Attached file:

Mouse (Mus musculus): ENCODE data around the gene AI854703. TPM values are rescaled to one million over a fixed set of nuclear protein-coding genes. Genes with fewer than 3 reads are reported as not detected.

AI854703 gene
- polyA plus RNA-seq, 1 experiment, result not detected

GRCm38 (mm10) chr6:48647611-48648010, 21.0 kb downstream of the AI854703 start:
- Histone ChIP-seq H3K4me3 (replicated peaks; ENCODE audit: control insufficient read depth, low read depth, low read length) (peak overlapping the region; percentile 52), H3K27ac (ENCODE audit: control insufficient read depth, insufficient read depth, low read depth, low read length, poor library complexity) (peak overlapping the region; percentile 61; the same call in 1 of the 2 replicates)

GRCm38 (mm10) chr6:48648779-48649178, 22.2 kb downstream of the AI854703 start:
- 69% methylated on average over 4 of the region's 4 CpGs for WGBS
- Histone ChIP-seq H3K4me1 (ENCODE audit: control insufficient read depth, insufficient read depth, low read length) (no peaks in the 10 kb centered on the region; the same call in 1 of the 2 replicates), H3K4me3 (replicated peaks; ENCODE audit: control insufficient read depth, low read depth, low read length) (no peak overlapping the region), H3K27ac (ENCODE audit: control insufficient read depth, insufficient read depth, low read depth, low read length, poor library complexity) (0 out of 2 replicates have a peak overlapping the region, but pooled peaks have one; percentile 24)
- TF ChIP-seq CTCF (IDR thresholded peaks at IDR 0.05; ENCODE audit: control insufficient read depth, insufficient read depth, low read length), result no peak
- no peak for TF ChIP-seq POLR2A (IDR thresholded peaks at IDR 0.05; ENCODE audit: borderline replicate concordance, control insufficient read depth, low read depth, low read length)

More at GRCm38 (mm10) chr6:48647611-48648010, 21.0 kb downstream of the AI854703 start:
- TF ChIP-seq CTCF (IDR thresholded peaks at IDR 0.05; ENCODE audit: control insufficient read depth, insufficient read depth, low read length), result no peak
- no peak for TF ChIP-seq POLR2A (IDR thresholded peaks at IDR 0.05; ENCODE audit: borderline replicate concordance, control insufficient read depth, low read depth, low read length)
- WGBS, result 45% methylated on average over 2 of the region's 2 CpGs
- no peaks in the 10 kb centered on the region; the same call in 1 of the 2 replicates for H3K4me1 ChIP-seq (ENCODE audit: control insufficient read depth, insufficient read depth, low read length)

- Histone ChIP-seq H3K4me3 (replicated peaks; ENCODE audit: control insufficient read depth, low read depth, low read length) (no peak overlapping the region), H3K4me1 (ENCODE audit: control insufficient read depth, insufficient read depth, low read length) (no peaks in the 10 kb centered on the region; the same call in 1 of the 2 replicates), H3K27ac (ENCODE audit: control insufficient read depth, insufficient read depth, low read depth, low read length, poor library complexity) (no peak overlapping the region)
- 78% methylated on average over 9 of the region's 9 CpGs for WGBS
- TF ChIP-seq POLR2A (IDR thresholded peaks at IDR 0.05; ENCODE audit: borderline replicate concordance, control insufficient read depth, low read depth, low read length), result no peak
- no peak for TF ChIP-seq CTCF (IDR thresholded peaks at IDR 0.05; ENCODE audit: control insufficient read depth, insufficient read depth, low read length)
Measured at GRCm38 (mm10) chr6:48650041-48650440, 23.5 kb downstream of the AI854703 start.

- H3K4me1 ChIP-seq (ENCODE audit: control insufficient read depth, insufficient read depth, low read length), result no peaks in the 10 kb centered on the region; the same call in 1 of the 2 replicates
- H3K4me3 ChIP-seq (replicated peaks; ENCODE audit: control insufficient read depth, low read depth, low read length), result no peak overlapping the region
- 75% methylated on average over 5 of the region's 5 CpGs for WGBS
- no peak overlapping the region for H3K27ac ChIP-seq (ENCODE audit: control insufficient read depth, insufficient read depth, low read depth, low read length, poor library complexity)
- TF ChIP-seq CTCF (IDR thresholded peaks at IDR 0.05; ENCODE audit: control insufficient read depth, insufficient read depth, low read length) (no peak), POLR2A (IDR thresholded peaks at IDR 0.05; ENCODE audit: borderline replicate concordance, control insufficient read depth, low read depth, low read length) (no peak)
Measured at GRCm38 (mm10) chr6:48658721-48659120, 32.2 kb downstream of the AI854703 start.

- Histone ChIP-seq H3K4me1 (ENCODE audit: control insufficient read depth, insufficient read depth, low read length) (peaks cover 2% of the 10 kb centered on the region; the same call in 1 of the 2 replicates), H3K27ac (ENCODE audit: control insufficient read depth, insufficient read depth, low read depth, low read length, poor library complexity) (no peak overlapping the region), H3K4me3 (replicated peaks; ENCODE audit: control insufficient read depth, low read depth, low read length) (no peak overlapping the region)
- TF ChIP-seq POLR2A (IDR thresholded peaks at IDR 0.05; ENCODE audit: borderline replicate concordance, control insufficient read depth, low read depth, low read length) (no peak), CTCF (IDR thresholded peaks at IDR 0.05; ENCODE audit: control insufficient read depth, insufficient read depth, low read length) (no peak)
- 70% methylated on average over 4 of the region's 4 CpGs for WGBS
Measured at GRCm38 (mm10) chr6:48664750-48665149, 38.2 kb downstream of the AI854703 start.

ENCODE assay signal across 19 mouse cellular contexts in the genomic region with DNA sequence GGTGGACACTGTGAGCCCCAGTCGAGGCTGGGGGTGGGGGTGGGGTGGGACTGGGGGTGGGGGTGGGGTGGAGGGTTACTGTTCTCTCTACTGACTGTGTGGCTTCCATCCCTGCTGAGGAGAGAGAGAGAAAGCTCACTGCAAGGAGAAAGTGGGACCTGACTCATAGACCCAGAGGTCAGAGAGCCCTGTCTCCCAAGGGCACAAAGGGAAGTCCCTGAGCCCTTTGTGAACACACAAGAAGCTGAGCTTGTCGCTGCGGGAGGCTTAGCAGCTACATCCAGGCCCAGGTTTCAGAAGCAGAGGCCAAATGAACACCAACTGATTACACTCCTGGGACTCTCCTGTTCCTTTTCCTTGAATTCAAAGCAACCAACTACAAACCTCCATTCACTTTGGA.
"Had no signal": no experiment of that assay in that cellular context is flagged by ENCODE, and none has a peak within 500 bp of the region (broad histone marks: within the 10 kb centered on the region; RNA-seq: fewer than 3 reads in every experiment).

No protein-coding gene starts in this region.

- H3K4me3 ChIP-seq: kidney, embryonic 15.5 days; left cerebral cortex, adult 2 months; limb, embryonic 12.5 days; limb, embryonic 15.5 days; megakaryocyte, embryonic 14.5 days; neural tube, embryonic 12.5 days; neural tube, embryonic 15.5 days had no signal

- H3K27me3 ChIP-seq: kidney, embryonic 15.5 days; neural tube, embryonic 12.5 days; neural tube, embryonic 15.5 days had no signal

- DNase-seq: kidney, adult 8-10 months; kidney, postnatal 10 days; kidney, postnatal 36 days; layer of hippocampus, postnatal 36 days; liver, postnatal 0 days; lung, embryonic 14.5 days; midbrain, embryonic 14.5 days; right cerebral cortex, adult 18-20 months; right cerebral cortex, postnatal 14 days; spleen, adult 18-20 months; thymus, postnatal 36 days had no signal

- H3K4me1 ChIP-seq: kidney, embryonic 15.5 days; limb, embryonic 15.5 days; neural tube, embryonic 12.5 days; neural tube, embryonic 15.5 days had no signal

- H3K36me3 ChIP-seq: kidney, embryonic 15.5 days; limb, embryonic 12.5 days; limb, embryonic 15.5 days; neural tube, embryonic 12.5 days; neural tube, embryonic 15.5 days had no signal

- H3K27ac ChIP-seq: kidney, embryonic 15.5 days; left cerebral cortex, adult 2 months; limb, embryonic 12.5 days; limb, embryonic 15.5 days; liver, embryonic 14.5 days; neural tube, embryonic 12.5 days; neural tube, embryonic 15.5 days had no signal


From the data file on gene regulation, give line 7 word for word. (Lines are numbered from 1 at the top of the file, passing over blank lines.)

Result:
- 69% methylated on average over 4 of the region's 4 CpGs for WGBS